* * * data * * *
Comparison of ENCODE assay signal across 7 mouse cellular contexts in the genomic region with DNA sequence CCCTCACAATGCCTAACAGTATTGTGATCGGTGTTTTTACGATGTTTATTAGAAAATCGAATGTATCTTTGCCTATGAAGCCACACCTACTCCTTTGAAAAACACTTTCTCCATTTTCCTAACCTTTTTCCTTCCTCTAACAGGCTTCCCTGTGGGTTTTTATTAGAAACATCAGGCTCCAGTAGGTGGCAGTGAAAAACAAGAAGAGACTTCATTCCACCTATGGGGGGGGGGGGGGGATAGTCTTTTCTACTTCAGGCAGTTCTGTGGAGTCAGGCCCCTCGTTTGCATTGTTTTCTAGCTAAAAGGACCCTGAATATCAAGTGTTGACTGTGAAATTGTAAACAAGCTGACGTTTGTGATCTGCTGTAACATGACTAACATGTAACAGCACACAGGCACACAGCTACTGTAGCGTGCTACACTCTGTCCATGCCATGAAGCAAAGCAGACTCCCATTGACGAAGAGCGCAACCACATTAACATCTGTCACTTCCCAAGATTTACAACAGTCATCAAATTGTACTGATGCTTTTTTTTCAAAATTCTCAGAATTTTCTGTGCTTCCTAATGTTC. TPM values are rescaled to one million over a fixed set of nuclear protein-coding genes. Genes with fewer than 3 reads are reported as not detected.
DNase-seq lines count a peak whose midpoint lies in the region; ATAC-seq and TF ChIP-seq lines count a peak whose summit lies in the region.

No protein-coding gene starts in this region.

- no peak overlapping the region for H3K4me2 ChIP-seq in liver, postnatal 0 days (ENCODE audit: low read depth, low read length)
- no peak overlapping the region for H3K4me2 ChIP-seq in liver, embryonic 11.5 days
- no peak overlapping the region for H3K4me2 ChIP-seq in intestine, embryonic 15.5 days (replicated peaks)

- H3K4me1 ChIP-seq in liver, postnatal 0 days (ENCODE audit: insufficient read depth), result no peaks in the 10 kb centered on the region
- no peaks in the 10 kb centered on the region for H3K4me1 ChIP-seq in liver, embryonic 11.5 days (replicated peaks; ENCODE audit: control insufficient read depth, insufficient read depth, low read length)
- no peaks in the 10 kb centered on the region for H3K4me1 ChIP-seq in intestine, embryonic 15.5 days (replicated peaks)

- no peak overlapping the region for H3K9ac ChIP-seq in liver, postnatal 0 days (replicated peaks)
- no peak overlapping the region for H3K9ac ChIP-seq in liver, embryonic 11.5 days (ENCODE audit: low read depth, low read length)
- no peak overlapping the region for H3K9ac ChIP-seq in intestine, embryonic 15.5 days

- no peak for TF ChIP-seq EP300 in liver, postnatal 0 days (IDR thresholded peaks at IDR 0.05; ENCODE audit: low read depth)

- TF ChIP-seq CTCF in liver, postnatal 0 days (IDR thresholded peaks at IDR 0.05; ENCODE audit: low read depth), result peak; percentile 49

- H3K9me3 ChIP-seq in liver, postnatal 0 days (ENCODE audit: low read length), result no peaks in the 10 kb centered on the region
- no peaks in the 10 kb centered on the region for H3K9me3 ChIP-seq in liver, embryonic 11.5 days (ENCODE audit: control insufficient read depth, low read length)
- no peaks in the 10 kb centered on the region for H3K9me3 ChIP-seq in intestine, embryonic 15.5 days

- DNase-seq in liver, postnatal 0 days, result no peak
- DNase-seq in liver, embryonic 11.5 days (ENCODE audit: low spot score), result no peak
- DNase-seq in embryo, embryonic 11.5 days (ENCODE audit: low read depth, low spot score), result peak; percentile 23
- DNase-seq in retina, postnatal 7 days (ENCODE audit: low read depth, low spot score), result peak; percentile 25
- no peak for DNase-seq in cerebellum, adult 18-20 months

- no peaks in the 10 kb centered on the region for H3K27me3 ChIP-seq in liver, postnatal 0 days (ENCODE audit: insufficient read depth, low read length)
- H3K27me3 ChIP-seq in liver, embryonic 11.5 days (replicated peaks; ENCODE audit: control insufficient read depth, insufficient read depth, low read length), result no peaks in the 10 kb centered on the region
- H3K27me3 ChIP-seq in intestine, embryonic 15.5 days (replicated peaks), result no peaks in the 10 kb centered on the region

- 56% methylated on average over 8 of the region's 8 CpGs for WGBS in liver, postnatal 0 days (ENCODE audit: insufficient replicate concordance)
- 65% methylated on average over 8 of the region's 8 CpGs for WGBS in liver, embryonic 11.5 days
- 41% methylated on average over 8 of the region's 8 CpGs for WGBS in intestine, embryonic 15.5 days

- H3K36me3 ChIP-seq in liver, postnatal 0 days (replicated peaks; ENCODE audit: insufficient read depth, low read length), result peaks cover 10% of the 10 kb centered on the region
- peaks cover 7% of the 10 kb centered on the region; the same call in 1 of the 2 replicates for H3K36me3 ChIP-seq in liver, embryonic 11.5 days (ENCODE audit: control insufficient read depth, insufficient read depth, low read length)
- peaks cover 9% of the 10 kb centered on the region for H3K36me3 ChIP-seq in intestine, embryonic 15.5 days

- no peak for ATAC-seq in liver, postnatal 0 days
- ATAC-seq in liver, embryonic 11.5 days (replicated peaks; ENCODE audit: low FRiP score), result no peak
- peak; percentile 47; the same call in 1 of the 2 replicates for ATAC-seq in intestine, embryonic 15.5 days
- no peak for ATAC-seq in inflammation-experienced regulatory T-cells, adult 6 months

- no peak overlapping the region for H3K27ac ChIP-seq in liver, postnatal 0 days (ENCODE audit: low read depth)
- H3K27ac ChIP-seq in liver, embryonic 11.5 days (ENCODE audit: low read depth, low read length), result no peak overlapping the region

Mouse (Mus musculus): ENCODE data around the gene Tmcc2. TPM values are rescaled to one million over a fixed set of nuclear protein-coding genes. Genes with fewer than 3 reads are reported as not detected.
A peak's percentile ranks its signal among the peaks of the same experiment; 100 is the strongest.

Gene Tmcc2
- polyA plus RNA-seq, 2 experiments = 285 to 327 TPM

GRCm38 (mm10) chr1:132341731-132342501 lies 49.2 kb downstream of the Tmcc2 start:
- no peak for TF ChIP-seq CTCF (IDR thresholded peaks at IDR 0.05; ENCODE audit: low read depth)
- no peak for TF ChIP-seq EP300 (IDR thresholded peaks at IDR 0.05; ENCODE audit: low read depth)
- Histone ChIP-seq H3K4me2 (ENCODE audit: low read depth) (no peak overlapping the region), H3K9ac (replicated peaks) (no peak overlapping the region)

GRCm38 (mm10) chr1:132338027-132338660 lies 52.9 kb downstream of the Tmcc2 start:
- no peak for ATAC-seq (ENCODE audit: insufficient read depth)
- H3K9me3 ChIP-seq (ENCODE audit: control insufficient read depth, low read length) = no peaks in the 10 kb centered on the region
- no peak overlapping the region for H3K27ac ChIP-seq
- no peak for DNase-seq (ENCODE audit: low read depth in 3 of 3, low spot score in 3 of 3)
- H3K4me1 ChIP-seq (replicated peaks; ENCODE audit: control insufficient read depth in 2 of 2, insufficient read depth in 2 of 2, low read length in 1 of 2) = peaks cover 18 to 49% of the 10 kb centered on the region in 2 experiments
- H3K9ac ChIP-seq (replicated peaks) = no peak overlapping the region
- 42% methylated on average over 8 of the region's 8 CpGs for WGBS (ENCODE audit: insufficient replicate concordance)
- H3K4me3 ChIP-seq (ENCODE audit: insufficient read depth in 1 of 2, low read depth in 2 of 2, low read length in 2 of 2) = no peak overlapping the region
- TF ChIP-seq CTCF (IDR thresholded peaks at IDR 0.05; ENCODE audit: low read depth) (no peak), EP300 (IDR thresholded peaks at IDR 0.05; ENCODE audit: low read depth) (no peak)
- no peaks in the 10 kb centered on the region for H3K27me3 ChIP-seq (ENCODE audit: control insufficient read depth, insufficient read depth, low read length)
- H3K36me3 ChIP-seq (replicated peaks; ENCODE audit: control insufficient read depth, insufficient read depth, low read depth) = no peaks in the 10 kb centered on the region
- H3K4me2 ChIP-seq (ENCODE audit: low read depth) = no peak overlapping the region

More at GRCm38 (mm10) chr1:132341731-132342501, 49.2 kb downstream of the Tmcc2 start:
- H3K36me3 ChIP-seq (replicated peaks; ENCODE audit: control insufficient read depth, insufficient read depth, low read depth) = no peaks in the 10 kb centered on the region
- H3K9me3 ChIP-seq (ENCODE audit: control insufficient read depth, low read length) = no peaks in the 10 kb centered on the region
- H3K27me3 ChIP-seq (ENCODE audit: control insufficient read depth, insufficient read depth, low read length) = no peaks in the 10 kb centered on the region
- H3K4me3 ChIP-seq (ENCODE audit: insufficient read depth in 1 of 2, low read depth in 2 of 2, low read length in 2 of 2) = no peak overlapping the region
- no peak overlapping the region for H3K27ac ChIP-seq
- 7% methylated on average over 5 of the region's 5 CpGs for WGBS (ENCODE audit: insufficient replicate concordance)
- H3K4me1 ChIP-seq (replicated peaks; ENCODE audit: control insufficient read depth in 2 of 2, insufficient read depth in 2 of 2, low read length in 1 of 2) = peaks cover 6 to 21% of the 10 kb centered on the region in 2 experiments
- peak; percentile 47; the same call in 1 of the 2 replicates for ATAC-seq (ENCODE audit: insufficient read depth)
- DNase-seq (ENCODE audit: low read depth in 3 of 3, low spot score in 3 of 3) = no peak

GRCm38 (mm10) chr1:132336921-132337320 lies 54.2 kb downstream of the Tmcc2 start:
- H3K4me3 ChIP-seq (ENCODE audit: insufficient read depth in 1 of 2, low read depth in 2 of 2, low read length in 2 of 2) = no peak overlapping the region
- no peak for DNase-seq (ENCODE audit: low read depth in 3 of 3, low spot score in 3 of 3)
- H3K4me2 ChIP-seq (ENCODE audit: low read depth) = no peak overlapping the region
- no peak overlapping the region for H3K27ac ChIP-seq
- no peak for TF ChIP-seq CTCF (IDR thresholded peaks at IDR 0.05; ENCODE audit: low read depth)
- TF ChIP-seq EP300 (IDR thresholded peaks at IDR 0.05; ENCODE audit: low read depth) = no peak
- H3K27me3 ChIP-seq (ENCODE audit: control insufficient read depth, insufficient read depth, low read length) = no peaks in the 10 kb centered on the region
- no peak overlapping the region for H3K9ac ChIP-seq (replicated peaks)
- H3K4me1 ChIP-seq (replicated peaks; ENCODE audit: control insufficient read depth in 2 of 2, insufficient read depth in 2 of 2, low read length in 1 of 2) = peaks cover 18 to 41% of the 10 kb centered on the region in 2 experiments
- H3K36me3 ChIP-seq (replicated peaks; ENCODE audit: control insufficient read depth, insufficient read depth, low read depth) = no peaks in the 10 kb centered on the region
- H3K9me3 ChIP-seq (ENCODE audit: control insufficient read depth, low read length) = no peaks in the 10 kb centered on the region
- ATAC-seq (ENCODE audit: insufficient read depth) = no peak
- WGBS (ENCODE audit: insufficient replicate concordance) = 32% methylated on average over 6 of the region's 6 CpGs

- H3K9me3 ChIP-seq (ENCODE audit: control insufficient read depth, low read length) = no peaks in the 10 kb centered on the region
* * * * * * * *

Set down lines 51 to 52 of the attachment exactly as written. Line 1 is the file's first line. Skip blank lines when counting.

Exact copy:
- H3K4me1 ChIP-seq (replicated peaks; ENCODE audit: control insufficient read depth in 2 of 2, insufficient read depth in 2 of 2, low read length in 1 of 2) = peaks cover 18 to 49% of the 10 kb centered on the region in 2 experiments
- H3K9ac ChIP-seq (replicated peaks) = no peak overlapping the region